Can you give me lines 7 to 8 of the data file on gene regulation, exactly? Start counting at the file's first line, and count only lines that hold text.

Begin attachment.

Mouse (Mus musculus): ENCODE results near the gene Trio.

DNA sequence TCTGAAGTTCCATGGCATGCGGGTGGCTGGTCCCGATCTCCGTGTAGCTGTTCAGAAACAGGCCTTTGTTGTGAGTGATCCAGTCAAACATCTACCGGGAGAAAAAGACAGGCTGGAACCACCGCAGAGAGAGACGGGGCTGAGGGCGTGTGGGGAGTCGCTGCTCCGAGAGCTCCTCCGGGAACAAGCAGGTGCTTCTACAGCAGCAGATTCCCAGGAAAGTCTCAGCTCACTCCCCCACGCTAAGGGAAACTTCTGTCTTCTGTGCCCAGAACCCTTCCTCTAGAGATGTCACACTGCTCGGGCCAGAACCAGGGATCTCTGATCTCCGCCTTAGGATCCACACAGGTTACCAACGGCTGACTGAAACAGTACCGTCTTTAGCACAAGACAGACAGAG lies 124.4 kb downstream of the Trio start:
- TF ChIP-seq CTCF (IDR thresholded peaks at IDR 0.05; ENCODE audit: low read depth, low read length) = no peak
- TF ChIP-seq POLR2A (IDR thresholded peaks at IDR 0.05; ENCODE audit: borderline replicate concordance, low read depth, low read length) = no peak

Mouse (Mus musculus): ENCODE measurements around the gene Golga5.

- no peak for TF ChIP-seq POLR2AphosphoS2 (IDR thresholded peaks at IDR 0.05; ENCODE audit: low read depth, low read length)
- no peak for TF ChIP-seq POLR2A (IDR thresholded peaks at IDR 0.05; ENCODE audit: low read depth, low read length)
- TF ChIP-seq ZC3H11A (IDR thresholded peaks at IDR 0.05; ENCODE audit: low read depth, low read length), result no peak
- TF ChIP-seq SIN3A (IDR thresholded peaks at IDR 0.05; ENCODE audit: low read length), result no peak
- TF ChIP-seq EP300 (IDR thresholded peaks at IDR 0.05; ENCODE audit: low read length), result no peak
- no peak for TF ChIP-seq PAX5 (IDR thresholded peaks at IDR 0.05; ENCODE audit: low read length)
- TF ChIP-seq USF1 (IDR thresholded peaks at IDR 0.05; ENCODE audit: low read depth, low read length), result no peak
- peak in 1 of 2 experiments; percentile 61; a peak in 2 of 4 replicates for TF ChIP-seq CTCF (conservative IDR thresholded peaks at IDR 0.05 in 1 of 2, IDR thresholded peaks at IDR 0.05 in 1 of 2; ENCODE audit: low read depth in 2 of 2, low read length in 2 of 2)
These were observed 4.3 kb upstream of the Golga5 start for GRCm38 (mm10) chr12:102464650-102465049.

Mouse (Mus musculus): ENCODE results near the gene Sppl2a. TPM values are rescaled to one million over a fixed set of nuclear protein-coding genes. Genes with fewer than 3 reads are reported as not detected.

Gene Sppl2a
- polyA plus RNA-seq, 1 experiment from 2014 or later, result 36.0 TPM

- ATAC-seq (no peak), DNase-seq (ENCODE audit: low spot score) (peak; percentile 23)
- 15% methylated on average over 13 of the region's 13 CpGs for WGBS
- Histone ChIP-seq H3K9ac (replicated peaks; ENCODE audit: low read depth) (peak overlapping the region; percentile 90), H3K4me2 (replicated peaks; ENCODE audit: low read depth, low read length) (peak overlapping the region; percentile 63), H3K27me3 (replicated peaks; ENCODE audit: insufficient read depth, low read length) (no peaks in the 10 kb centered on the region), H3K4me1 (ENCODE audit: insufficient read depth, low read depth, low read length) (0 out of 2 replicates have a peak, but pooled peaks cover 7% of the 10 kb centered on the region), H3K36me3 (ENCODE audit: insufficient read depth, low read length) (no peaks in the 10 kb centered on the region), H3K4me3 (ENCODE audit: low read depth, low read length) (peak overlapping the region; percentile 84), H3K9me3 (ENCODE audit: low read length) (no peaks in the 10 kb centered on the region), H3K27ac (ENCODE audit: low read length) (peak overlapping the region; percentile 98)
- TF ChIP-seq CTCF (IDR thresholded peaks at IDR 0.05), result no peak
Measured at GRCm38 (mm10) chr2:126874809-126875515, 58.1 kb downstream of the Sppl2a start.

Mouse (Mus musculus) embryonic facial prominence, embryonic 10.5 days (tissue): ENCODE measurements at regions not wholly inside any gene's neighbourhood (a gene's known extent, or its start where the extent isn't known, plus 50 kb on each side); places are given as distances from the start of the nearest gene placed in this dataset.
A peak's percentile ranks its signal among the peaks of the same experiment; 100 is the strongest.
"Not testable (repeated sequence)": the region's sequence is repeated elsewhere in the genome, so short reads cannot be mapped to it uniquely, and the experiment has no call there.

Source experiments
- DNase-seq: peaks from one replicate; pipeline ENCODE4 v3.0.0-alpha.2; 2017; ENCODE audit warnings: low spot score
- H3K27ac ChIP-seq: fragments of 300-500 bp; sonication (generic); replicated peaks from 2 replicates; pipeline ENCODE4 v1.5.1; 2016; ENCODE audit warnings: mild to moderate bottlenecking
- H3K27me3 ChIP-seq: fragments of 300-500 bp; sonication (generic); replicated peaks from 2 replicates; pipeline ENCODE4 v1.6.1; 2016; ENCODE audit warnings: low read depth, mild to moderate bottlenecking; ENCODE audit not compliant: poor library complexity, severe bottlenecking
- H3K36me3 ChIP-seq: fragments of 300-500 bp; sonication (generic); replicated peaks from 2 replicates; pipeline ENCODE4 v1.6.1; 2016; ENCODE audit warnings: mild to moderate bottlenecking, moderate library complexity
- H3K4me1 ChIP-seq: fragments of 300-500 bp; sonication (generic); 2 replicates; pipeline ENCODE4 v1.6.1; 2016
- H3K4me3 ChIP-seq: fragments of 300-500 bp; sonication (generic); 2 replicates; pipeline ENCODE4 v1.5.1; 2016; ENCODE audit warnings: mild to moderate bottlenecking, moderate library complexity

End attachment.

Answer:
- no peak for TF ChIP-seq POLR2A (IDR thresholded peaks at IDR 0.05; ENCODE audit: low read depth, low read length)
- TF ChIP-seq ZC3H11A (IDR thresholded peaks at IDR 0.05; ENCODE audit: low read depth, low read length), result no peak